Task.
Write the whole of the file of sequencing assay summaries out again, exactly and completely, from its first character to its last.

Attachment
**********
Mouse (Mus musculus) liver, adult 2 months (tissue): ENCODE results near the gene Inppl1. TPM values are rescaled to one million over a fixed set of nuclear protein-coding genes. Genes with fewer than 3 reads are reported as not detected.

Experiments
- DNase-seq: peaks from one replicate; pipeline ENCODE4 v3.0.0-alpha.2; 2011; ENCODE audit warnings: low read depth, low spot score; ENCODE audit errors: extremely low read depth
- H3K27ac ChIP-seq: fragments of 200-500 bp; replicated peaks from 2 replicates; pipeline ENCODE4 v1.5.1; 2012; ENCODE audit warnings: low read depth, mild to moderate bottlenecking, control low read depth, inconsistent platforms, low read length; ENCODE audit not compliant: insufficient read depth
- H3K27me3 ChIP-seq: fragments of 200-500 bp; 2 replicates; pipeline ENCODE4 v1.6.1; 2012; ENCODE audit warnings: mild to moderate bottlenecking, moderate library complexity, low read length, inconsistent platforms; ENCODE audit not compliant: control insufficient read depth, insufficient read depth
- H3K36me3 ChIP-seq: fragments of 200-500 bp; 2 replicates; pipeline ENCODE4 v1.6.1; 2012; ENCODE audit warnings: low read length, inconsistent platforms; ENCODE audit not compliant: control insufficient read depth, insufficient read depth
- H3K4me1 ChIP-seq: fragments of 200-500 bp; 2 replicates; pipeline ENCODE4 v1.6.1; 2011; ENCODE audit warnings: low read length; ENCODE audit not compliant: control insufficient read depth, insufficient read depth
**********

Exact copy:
Mouse (Mus musculus) liver, adult 2 months (tissue): ENCODE results near the gene Inppl1. TPM values are rescaled to one million over a fixed set of nuclear protein-coding genes. Genes with fewer than 3 reads are reported as not detected.

Experiments
- DNase-seq: peaks from one replicate; pipeline ENCODE4 v3.0.0-alpha.2; 2011; ENCODE audit warnings: low read depth, low spot score; ENCODE audit errors: extremely low read depth
- H3K27ac ChIP-seq: fragments of 200-500 bp; replicated peaks from 2 replicates; pipeline ENCODE4 v1.5.1; 2012; ENCODE audit warnings: low read depth, mild to moderate bottlenecking, control low read depth, inconsistent platforms, low read length; ENCODE audit not compliant: insufficient read depth
- H3K27me3 ChIP-seq: fragments of 200-500 bp; 2 replicates; pipeline ENCODE4 v1.6.1; 2012; ENCODE audit warnings: mild to moderate bottlenecking, moderate library complexity, low read length, inconsistent platforms; ENCODE audit not compliant: control insufficient read depth, insufficient read depth
- H3K36me3 ChIP-seq: fragments of 200-500 bp; 2 replicates; pipeline ENCODE4 v1.6.1; 2012; ENCODE audit warnings: low read length, inconsistent platforms; ENCODE audit not compliant: control insufficient read depth, insufficient read depth
- H3K4me1 ChIP-seq: fragments of 200-500 bp; 2 replicates; pipeline ENCODE4 v1.6.1; 2011; ENCODE audit warnings: low read length; ENCODE audit not compliant: control insufficient read depth, insufficient read depth